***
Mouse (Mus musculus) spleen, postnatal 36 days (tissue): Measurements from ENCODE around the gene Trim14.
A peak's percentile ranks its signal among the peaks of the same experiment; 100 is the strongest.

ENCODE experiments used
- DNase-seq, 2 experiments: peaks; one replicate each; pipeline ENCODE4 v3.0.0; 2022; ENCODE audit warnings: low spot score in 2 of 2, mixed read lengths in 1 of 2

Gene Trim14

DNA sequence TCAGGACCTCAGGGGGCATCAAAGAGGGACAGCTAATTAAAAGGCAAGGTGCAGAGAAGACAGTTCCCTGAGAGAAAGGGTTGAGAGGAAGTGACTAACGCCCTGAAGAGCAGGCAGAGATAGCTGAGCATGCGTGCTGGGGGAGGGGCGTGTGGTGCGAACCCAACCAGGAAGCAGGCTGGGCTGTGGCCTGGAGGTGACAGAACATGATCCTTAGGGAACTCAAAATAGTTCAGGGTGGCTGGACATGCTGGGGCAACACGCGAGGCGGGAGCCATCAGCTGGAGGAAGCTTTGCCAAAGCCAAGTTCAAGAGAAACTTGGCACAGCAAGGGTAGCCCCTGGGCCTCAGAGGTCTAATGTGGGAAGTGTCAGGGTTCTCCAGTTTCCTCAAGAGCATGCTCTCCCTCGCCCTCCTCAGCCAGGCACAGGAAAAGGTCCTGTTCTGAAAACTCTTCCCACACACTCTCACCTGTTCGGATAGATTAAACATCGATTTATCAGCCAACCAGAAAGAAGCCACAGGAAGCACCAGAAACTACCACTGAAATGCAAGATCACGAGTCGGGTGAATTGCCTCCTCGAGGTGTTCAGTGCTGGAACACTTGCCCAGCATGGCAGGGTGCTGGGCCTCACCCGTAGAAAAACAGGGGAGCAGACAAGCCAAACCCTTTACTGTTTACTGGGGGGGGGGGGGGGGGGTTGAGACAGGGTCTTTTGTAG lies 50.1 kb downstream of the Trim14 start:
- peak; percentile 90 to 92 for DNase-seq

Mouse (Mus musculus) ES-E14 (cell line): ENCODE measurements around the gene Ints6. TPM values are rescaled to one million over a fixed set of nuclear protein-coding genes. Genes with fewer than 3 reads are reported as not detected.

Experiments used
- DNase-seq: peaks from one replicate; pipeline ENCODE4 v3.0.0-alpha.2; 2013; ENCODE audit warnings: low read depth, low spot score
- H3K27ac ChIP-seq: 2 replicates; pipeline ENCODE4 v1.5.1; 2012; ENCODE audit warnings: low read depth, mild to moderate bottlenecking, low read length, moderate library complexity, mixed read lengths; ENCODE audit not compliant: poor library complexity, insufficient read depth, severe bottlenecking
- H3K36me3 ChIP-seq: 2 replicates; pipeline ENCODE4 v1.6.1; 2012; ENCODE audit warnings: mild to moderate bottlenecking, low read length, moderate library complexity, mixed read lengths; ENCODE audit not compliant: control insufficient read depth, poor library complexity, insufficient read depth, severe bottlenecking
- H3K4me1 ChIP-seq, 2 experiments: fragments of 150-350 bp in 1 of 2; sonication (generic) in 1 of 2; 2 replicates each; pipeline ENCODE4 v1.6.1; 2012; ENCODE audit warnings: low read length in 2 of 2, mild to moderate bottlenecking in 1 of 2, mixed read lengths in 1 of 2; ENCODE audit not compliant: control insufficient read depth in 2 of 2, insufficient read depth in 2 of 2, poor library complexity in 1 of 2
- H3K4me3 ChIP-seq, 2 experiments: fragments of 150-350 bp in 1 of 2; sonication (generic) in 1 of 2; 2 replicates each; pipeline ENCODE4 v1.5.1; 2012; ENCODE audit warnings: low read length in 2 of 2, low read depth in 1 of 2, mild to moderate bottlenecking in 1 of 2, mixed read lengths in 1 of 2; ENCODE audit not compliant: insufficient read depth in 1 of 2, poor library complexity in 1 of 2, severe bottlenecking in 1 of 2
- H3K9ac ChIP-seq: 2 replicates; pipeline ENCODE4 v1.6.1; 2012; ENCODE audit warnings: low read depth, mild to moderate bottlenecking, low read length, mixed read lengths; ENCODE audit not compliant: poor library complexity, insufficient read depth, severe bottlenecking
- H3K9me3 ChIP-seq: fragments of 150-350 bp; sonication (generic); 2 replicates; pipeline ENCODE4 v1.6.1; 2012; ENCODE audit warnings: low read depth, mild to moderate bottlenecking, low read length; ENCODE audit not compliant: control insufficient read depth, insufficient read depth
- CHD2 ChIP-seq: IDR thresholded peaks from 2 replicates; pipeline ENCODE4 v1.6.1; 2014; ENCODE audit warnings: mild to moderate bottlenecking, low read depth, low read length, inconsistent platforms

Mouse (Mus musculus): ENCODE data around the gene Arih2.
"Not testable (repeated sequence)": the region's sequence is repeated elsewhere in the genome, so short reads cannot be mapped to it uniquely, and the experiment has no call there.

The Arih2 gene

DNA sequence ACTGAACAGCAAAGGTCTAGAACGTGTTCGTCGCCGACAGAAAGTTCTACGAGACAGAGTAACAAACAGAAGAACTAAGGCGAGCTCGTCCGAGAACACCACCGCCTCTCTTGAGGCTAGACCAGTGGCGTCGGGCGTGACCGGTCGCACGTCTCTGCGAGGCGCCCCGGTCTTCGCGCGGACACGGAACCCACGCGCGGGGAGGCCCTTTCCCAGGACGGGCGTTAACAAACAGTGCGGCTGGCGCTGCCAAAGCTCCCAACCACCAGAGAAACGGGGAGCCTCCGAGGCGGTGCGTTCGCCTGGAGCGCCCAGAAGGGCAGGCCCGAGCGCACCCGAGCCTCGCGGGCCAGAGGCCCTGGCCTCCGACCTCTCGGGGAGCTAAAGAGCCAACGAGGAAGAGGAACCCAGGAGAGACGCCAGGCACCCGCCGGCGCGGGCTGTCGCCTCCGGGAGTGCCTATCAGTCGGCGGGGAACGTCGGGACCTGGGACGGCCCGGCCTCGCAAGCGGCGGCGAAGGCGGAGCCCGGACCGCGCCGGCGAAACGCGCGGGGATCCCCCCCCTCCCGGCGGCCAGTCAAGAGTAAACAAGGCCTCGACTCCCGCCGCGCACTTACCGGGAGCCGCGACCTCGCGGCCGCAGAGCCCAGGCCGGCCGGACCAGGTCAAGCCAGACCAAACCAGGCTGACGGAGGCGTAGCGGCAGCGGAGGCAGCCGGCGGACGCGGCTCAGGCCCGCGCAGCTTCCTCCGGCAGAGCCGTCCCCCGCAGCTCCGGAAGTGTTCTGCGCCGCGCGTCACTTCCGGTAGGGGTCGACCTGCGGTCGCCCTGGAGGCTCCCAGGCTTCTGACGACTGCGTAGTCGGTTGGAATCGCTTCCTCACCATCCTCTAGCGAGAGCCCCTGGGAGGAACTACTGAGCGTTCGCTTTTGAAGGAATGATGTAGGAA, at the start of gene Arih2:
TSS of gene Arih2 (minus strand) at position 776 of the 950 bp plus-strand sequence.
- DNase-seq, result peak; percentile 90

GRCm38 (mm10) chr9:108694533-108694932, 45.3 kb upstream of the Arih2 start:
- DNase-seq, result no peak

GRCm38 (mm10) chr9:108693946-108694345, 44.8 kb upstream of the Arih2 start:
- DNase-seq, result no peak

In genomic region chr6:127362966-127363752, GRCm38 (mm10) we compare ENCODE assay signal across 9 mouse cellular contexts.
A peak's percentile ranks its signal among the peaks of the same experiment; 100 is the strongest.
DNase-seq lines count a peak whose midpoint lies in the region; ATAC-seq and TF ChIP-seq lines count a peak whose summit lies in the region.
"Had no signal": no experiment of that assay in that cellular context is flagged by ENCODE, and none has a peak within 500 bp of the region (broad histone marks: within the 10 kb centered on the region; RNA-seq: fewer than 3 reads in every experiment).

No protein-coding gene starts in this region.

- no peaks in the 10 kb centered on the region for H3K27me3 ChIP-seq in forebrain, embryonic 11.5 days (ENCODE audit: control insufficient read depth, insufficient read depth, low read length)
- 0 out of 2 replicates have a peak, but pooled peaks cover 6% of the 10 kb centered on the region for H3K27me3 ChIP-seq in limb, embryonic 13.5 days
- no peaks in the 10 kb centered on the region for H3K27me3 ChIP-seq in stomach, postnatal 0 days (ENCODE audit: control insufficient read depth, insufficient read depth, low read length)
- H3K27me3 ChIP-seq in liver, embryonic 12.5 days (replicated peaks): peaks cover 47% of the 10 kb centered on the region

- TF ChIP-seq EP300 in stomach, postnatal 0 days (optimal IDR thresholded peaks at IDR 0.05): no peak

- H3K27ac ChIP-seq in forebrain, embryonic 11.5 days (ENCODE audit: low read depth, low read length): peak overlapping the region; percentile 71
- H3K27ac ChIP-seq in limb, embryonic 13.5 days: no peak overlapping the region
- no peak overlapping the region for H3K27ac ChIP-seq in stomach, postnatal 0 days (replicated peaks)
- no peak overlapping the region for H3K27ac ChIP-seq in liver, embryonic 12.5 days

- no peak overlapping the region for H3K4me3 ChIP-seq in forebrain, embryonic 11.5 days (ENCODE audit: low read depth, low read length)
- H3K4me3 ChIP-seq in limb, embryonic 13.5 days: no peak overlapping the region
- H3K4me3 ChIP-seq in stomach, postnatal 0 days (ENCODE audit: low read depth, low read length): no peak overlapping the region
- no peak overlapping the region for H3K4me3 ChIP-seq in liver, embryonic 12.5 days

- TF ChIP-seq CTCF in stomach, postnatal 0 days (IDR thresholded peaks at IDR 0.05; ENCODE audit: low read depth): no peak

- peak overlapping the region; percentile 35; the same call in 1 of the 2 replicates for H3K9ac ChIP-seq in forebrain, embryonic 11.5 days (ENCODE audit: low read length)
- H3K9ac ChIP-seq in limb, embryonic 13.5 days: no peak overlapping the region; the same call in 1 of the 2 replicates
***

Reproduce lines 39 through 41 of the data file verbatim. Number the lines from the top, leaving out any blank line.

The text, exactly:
- H3K27ac ChIP-seq in limb, embryonic 13.5 days: no peak overlapping the region
- no peak overlapping the region for H3K27ac ChIP-seq in stomach, postnatal 0 days (replicated peaks)
- no peak overlapping the region for H3K27ac ChIP-seq in liver, embryonic 12.5 days